Plasma Automotive Bonding Lasts a Lifetime
Have you ever wondered how the paint sticks to your car so well? Or, what helps it’s 30,000 parts stay connected over the course of its average 11-year life? The automotive industry relies on innovative manufacturing practices to help ensure each vehicle and its surfaces are finely tuned to run, look, and feel the way you expect them to. One such automotive bonding practice uses Plasmatreat, a plasma surface treatment that increases the surface energy of plastics for long-term bonding coatings or adhesives.
Plastics, which are increasingly used for lightweighting, have a typically lower surface energy than other materials (think: insulator), making it more challenging for manufacturers to bond parts together, and lay varnish on them for that most attractive Class-A finish. Static charges can build up that attract dust or particles, often too small to see. With plasma treatments, plastics are not only cleaned of dust and dirt particles that can interfere with bonding, but they gain surface energy (“ionizing” the surface), which helps fuse adhesives and parts more efficiently on the assembly line. Automotive coatings and varnish can sometimes last for 12 years or 200,000 miles due to the bonding capabilities of plasma treatment.
So what is plasma and how does it work? Plasma is the fourth state of matter after solid, liquid and gas. When extreme energy is applied to certain gases, electrons separate and align, allowing electricity to pass through that “course” of electrons, the way lighting finds jagged alignments of “extra” electrons in clouds as it reaches to the ground. When concentrated through a nozzle small amounts of energy can be focused efficiently. These energetic ionized plasma particle beams clean and ionize plastic surfaces at the microscopic level. When you know the surface has a particular electro-conductivity, you can make the adhesive or other part “strongly attractive” to it, fostering a surer bond. The charges pull the varnish, glue, paint or adhesive literally closer to the surface. In this way, via plasma treatment, it becomes possible to enhance the bonding process of a substrate and another layer. Plasma coating technology is now increasingly used for bonding dissimilar materials such as carbon fiber and aluminum as part of lightweighting initiatives.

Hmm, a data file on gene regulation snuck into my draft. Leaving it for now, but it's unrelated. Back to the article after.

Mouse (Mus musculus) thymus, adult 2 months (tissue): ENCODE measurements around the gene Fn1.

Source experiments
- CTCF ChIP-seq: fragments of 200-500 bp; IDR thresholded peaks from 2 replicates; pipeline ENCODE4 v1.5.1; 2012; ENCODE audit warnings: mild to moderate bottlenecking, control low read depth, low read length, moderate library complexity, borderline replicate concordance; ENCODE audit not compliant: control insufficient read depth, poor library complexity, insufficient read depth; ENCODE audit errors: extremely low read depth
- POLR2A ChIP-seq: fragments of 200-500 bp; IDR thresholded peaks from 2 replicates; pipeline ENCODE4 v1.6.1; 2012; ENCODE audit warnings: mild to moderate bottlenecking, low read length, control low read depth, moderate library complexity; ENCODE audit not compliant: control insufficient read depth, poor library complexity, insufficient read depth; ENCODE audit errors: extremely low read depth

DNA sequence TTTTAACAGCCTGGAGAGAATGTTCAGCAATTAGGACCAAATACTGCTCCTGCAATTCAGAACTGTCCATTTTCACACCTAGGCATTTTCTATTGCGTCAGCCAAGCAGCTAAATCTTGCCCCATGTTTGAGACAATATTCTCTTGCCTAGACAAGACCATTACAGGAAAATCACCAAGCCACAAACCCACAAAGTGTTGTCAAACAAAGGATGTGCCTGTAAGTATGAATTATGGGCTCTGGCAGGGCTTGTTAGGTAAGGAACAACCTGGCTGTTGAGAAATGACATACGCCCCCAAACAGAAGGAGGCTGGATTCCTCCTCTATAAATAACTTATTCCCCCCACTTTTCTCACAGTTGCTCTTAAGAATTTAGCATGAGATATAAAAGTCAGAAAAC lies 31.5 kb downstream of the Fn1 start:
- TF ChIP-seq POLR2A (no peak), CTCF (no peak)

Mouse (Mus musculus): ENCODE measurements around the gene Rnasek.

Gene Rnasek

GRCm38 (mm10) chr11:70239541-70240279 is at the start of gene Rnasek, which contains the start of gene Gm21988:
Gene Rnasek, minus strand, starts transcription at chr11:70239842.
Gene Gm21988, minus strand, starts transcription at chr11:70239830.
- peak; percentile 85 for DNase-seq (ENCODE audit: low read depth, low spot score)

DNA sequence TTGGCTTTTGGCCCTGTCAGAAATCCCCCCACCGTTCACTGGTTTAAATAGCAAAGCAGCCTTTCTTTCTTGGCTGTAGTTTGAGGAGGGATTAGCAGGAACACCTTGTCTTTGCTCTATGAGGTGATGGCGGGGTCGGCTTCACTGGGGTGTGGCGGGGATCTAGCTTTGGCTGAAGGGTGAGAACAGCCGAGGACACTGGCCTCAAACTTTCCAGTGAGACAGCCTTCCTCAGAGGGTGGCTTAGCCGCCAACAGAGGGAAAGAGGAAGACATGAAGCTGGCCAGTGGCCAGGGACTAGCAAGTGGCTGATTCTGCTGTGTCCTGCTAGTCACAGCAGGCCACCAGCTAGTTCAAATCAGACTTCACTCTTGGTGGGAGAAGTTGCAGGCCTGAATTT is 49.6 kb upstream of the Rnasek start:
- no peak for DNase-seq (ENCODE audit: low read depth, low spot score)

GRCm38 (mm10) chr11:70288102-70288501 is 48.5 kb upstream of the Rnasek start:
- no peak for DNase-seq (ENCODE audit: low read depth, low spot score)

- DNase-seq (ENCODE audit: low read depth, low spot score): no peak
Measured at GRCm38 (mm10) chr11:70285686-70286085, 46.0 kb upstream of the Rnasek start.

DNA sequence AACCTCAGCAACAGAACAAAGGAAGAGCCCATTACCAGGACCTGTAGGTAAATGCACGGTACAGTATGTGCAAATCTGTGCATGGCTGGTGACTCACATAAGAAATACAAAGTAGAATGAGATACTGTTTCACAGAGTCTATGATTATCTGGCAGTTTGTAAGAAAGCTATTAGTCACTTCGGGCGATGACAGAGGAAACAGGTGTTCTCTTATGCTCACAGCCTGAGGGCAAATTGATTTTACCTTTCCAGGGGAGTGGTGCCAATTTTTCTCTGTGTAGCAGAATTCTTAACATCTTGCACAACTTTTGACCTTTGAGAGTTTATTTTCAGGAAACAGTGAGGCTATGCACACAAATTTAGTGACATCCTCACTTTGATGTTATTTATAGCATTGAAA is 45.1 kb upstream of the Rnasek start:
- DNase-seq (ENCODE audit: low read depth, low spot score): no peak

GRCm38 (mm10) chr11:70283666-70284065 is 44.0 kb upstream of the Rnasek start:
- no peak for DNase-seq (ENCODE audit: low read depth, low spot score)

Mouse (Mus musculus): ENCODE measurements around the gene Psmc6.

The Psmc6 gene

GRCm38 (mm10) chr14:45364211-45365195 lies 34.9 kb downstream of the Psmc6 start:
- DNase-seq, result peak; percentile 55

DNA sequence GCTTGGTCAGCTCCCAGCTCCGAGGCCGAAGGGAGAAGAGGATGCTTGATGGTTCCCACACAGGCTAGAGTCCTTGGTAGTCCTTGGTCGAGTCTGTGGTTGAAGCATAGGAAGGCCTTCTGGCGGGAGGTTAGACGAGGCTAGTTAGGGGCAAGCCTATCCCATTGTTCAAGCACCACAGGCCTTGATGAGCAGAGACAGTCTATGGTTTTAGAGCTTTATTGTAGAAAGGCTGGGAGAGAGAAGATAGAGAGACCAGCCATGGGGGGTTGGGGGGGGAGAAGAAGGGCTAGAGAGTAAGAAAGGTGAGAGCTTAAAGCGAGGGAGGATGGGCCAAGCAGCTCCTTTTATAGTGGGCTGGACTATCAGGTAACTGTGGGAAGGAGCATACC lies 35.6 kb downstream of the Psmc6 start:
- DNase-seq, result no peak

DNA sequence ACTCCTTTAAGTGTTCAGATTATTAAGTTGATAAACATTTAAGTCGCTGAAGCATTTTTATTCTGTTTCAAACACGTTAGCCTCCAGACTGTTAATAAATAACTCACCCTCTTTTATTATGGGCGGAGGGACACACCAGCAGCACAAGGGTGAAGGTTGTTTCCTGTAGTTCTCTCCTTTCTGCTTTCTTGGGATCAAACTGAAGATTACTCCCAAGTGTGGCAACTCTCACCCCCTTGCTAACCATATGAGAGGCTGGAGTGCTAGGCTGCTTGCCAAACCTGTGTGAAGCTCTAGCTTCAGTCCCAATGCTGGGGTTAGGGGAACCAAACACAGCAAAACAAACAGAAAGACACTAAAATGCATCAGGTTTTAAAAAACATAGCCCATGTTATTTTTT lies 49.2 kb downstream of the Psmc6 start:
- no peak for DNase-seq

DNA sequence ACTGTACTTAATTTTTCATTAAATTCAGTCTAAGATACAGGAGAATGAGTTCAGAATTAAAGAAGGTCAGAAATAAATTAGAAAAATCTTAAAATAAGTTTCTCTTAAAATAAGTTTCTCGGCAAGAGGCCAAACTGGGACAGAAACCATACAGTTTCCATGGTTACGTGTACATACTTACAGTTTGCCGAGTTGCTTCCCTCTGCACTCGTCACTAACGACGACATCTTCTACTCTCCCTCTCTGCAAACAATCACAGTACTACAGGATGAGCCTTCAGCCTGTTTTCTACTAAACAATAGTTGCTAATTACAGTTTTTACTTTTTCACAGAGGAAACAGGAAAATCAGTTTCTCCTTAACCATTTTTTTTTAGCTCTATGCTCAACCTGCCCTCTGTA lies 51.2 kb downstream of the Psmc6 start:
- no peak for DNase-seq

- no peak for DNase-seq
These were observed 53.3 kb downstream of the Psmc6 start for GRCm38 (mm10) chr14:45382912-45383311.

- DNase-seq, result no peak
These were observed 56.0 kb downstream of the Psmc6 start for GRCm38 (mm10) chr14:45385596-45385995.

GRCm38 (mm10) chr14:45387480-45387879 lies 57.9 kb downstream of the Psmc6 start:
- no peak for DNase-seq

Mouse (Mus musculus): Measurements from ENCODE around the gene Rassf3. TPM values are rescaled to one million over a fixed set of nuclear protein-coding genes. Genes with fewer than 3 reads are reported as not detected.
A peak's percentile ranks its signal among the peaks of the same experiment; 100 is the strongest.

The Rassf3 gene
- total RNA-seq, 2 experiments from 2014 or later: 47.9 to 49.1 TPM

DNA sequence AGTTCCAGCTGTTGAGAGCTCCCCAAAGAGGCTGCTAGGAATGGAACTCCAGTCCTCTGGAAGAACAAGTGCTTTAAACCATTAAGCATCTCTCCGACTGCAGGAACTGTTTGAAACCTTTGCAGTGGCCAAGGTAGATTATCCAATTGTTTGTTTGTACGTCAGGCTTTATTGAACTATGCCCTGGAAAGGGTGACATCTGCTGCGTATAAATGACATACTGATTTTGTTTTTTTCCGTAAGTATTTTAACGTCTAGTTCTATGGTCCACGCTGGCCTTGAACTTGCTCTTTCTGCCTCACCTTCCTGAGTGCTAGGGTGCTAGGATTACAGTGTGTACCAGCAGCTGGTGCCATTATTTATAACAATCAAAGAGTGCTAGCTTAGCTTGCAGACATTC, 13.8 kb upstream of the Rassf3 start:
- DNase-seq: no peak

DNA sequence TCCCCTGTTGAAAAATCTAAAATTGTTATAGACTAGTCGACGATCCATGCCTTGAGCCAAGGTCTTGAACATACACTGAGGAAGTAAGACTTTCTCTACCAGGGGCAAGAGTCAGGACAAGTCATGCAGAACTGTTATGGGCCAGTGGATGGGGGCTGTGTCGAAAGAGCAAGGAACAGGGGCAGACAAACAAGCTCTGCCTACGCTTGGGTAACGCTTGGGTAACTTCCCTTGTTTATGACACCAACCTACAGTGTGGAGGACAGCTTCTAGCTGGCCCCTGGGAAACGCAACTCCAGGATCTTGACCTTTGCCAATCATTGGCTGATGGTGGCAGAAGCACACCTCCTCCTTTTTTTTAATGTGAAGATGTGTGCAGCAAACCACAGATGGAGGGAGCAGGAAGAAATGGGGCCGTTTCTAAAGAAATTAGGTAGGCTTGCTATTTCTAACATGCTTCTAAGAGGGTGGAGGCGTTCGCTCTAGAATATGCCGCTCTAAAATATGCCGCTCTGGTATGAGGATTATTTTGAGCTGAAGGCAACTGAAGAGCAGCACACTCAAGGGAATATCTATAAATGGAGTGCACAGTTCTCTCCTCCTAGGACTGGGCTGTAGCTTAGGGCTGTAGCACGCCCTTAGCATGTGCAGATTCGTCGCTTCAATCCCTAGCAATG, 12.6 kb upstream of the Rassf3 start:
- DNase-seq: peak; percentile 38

Plasma treatments can also be associated with lower production costs and fewer emissions for automotive manufacturers, which means a better environment and more affordability for both consumers and dealers. Plasma surface treatments diminish the necessary amount of adhesives needed for automotive bonding and reduce the time needed to clean and strengthen plastics, saving material costs and shortening the production process. That’s a big deal if you are making 300,000 vehicles a year!
That’s how your automotive color and paint, adhesive, varnish or glazing hugs the surface better and stays there longer. Thank you, plastics technology. (See how great adhesion applies to multi-material reversible bonding.)
Source courtesy FuseSchool – Global Education: An Elementary explanation of bonding https://www.youtube.com/watch?v=94tReSbyPYc
Source courtesy Plasmatreat GmbH Steinhagen: Here’s how Plasma can reduce material costs, improve productivity and improve product performance. https://www.youtube.com/watch?v=DN5rCKOS52k
Padding in the passenger compartment needs to stick during an accident.